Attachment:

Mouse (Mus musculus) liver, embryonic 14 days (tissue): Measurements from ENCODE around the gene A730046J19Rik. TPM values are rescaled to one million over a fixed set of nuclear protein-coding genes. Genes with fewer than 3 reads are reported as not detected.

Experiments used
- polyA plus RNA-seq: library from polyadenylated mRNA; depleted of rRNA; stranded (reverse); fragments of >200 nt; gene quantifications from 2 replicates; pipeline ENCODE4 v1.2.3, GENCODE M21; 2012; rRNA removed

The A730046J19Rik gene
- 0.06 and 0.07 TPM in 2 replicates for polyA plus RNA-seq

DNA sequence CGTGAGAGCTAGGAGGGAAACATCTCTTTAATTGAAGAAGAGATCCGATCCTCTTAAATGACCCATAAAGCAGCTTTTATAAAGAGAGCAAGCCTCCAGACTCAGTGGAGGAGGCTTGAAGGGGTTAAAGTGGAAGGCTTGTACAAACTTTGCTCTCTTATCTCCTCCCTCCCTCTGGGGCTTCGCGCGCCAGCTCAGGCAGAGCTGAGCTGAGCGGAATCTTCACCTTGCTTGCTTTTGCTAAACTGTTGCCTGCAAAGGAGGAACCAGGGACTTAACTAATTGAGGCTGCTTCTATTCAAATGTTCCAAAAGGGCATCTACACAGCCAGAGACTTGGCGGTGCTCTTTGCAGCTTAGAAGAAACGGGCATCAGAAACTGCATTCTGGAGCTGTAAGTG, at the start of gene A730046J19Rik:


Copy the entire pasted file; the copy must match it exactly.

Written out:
Mouse (Mus musculus) liver, embryonic 14 days (tissue): Measurements from ENCODE around the gene A730046J19Rik. TPM values are rescaled to one million over a fixed set of nuclear protein-coding genes. Genes with fewer than 3 reads are reported as not detected.

Experiments used
- polyA plus RNA-seq: library from polyadenylated mRNA; depleted of rRNA; stranded (reverse); fragments of >200 nt; gene quantifications from 2 replicates; pipeline ENCODE4 v1.2.3, GENCODE M21; 2012; rRNA removed

The A730046J19Rik gene
- 0.06 and 0.07 TPM in 2 replicates for polyA plus RNA-seq

DNA sequence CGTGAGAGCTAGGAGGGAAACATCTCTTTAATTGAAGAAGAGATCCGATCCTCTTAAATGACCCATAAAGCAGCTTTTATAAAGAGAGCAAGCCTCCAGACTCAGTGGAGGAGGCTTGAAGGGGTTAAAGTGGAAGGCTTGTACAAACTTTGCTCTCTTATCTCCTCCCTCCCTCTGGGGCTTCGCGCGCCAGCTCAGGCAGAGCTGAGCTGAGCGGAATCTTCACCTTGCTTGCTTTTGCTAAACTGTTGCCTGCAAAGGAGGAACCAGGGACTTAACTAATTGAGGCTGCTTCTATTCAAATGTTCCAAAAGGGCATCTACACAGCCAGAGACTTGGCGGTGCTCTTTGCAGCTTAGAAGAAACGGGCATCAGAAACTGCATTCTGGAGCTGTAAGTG, at the start of gene A730046J19Rik: